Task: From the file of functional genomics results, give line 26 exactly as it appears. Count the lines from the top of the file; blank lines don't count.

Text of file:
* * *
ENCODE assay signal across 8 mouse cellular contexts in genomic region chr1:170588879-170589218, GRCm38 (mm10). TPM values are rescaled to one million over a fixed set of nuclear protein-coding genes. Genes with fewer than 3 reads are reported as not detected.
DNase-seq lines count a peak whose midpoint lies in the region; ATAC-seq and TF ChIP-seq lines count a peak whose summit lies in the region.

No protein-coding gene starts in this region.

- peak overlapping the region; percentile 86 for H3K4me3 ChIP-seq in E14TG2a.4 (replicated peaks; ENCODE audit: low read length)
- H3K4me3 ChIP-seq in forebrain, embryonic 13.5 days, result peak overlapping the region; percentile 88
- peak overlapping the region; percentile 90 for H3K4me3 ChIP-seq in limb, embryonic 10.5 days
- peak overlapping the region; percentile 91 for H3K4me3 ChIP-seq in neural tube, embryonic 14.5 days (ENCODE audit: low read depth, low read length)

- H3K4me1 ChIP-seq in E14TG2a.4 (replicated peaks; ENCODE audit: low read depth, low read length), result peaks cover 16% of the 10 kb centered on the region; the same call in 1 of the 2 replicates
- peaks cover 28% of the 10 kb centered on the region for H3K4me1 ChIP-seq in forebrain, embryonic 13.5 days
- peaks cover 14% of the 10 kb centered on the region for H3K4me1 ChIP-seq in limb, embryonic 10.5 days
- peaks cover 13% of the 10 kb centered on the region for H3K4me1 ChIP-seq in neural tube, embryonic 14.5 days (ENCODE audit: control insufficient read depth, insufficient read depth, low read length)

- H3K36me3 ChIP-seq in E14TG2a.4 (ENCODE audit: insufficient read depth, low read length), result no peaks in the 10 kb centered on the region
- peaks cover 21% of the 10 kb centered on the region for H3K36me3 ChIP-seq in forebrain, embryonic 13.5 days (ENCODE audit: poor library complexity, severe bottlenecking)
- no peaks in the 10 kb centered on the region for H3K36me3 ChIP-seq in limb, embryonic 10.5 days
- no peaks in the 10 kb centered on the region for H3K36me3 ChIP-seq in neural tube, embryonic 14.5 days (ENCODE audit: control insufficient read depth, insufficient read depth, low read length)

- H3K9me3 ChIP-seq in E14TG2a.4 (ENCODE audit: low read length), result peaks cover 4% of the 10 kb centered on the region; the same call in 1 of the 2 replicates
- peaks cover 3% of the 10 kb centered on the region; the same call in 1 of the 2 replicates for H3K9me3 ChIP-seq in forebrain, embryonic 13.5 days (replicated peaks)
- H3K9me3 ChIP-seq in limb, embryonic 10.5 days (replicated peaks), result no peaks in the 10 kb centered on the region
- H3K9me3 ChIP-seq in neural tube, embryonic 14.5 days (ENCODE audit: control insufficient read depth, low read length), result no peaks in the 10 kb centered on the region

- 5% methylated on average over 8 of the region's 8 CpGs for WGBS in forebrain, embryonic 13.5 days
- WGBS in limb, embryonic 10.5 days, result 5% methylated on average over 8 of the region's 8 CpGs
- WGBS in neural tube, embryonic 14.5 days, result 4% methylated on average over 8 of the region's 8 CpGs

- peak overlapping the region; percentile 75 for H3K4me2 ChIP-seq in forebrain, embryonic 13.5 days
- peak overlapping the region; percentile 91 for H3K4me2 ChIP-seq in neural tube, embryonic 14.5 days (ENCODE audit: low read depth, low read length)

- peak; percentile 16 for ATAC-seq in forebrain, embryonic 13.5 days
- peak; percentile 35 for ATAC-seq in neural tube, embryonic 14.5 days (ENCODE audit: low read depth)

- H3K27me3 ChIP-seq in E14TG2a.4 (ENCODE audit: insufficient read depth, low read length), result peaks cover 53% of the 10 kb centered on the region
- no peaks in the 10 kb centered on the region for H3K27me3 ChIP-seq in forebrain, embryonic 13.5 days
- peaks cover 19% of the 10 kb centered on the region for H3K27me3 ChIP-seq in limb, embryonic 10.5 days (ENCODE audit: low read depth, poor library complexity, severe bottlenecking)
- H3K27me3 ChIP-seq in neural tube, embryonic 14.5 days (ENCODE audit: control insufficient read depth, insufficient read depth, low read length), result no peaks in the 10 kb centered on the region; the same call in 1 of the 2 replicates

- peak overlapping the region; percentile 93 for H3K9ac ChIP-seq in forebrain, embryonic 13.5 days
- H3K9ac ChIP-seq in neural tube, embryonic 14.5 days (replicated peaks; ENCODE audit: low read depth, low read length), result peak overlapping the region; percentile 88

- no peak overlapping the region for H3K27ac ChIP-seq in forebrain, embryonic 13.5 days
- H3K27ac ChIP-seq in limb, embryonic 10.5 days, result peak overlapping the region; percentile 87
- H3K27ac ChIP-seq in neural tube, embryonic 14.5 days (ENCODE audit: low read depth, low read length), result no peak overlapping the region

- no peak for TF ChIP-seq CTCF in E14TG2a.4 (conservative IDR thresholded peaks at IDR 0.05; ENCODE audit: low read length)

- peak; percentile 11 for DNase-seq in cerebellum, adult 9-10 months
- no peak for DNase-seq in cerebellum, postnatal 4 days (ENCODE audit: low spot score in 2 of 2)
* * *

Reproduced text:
- peak; percentile 35 for ATAC-seq in neural tube, embryonic 14.5 days (ENCODE audit: low read depth)